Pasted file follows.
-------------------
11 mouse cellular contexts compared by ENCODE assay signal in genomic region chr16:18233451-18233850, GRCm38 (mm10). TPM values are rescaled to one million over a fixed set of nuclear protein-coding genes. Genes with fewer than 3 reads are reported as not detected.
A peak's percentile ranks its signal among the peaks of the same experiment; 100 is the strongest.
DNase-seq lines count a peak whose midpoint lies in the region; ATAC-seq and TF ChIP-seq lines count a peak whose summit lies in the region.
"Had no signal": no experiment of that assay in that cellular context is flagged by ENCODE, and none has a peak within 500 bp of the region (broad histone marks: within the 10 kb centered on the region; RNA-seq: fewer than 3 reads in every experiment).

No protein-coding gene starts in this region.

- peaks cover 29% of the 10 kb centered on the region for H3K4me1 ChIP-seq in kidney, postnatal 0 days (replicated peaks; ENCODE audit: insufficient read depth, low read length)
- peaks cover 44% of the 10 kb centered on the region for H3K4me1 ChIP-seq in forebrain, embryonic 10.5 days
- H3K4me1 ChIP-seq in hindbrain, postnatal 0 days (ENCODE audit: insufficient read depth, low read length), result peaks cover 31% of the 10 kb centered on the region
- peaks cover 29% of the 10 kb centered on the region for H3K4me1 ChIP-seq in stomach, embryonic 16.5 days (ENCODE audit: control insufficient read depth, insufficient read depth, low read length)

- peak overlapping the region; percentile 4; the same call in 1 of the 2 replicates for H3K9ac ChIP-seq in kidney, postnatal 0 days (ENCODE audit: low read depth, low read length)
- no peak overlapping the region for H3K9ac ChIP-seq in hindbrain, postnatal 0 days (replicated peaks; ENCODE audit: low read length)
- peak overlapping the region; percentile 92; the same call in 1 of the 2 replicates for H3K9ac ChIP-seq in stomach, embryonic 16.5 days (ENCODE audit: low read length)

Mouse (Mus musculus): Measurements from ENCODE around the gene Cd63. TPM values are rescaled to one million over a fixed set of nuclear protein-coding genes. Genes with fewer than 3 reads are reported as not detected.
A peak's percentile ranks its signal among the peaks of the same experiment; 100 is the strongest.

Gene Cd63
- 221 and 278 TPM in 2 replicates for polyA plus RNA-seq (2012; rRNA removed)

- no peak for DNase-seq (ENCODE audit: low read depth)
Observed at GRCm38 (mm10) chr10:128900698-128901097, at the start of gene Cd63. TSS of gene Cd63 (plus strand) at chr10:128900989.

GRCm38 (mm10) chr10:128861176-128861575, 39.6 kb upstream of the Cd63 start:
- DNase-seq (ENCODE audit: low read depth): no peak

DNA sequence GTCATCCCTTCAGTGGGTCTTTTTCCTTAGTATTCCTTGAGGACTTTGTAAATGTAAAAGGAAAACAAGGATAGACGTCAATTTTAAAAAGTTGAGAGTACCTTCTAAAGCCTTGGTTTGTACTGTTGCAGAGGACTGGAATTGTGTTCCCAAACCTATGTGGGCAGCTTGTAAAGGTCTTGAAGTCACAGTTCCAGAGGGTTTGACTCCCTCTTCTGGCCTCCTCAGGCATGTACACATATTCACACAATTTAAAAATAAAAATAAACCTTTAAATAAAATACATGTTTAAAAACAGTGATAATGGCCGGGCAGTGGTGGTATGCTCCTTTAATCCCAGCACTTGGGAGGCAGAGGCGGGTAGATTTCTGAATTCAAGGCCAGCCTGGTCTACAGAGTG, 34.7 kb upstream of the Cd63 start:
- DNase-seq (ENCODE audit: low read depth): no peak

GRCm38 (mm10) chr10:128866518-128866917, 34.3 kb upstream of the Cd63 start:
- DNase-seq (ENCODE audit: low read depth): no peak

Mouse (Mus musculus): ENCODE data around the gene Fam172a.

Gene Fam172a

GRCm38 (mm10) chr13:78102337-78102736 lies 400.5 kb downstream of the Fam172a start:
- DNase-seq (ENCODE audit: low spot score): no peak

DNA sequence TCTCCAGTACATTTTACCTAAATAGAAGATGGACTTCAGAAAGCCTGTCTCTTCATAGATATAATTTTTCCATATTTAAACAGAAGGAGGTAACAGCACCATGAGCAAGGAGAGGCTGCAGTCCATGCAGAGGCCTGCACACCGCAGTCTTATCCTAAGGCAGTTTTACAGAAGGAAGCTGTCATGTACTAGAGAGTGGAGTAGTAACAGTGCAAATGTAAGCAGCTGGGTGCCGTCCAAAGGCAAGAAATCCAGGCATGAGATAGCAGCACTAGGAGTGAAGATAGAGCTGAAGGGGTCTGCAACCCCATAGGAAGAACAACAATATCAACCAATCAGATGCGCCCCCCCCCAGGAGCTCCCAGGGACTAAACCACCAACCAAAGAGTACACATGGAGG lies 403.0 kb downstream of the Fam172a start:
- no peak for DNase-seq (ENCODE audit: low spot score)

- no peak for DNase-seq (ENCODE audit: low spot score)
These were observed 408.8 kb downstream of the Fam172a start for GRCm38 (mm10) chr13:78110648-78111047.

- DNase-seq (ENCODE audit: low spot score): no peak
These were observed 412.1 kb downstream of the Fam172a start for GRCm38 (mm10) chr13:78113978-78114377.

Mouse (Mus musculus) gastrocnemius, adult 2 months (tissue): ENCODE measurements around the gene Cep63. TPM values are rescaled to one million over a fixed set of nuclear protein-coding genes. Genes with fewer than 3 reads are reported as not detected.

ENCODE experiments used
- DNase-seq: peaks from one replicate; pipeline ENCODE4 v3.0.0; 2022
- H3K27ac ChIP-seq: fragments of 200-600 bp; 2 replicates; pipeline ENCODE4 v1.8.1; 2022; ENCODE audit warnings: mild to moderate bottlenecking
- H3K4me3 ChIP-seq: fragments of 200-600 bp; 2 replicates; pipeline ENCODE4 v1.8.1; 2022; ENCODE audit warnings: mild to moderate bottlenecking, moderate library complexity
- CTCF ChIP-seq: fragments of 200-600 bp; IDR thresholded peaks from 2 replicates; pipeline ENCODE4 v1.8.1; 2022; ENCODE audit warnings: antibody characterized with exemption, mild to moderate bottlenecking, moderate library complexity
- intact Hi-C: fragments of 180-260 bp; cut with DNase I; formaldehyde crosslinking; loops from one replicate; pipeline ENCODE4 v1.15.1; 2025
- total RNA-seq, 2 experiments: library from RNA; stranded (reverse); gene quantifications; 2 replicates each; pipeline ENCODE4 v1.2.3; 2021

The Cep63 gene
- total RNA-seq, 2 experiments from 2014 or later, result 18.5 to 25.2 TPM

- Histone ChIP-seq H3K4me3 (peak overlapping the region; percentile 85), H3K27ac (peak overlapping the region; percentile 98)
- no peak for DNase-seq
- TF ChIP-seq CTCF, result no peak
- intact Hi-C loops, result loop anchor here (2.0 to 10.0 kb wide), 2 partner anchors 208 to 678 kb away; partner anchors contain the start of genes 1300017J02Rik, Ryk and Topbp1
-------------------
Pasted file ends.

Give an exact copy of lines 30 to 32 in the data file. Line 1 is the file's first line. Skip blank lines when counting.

- no peak for DNase-seq (ENCODE audit: low spot score)

- no peak for DNase-seq (ENCODE audit: low spot score)
These were observed 408.8 kb downstream of the Fam172a start for GRCm38 (mm10) chr13:78110648-78111047.